Trustees assure residents they will have ample chance for input on proposed restrictions
After nearly a year of debate, Village of Fredonia officials are on the threshold of adopting an ordinance that would restrict where convicted sex offenders can live in the community.
Taking its lead from the Public Safety Committee, the Village Board last week asked the village attorney to draft an ordinance that would prohibit sex offenders from living near schools, parks and child-care centers.
Trustees were intentionally vague on some of the details of the proposed law, saying they would debate the specifics once a draft ordinance is presented to them.
One of the unsettled specifics is how far offenders will have be from protected areas.
The Public Safety Committee decided last week to use a 500-foot restriction, although Trustee Scott Ehaney said he wouldn’t go so far as to say the distance was a recommendation from the committee.
“There has been pretty passionate discussion, and the committee felt it was time to bring the question to the board,” Ehaney said.
“I still have some reservations. I wouldn’t say the 500 feet was a recommendation as much as it was seen as a starting point for discussion.”
During the committee debate, Ehaney said research and even some law-enforcement officials have said residency ordinances have not been effective in protecting communities from sex offenders.
Still, residents have shown up in significant numbers during every committee discussion of the issue. Parents who attended last week’s committee meeting forced consideration of the 500-foot restriction.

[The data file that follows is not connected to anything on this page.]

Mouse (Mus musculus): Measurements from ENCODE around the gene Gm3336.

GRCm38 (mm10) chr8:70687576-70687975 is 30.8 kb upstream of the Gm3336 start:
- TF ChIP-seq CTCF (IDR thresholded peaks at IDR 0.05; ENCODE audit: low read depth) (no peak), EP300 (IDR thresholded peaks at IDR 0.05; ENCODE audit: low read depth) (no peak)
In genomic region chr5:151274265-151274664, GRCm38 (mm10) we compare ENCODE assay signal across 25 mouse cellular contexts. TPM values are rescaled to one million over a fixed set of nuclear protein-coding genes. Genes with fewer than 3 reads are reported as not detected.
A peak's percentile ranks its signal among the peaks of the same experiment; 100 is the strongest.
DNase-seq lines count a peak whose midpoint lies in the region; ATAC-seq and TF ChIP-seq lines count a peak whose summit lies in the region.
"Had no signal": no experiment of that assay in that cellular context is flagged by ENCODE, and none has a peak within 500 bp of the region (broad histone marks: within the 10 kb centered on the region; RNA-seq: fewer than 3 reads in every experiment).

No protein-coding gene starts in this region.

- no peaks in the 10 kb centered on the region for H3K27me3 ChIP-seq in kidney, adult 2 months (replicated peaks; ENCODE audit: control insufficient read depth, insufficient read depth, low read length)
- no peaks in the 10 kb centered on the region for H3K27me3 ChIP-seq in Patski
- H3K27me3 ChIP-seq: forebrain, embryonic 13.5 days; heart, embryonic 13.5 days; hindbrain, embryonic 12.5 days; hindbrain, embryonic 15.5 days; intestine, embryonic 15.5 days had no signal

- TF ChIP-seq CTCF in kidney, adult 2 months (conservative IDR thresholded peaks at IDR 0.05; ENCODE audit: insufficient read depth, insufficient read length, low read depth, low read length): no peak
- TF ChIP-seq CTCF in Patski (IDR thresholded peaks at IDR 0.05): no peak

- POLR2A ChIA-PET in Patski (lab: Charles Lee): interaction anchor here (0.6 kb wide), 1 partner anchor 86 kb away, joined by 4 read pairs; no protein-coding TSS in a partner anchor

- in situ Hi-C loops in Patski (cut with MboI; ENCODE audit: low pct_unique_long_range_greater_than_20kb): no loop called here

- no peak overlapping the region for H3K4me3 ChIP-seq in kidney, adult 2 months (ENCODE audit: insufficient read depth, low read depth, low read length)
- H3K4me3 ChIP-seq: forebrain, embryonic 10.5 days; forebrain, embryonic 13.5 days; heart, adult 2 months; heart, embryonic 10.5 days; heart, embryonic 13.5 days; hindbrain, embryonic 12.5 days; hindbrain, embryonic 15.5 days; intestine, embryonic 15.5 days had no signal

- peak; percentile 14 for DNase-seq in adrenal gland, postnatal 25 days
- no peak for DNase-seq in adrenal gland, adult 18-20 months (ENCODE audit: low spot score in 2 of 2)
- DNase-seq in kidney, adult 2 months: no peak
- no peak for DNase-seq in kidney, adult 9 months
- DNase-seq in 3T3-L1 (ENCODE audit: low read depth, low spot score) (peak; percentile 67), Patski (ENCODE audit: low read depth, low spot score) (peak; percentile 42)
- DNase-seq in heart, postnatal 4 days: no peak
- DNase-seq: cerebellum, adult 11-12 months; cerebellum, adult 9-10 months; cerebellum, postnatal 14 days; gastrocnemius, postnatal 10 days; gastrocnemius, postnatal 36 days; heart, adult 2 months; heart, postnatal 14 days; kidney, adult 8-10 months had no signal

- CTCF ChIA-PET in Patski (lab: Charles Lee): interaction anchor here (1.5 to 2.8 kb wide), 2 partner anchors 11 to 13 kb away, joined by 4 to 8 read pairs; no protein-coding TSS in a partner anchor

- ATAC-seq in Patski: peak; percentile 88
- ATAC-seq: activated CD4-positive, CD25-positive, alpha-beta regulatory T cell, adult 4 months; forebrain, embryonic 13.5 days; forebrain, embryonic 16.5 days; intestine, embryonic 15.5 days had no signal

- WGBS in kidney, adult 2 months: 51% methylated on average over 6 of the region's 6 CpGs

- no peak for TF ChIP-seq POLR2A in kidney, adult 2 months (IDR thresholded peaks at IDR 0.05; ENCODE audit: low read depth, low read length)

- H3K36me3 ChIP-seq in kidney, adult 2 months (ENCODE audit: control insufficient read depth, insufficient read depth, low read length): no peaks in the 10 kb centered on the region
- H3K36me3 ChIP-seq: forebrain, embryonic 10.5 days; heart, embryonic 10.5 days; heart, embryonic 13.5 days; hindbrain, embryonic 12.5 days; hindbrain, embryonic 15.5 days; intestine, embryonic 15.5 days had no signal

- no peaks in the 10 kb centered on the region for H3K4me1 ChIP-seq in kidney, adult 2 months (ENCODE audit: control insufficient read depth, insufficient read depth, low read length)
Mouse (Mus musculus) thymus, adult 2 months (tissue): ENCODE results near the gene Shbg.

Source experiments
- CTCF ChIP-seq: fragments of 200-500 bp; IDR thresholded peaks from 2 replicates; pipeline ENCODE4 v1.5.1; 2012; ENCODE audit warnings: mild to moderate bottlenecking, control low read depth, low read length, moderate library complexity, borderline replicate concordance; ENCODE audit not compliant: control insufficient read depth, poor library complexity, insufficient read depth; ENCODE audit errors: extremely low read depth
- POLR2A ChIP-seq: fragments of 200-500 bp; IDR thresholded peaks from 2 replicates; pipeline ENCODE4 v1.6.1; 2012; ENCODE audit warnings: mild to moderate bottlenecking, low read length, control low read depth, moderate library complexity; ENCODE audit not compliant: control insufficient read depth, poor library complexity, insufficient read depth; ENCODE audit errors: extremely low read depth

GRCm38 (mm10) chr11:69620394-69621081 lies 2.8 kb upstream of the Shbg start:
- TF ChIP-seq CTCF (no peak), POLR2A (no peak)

They also noted that an increasing number of communities have adopted sex offender restrictions, most recently Random Lake.
Village President Joe Short suggested the village’s ordinance be modeled after one adopted by the Village of Grafton, although that law establishes a 1,000-foot restriction.
“I think Grafton has a pretty good ordinance. It seems to address the important points,” Short said.
Fredonia and Grafton use the same law firm, Houseman, Feind LLP, as their village attorney.
Short also warned that the ongoing debate about residency restrictions could soon be rendered moot, because a law — Senate Bill 548 — that would remove local control over where sex offenders are allowed to live is working its way through the legislative process in Madison.
One of the provisions of the proposed state law would reduce the protected area to as little as 100 feet from schools and parks.
Still, trustees were intrigued by a provision in the Random Lake ordinance that allows sex offenders to appeal the restrictions if special circumstances exist.
Such leniency worried Trustee Don Dohrwardt.
“That could bring liability to us because we don’t really have the expertise to determine if an exemption should be given,” Dohrwardt said.
Officials said their consideration of the residency restriction ordinance would be very deliberate.
Dohrwardt said the final draft of the ordinance should be considered during a committee of the whole meeting of the Village Board, where no action could be taken.
If the ordinance can be worded to satisfy all trustees, adoption could come at a subsequent board meeting.
Concerned residents would be invited to the initial meeting to offer comments.
“I want to make sure we get all the input possible and get all of our ducks in order,” Dohrwardt said.
Final adoption of the ordinance is expected to come during the board’s second meeting in April.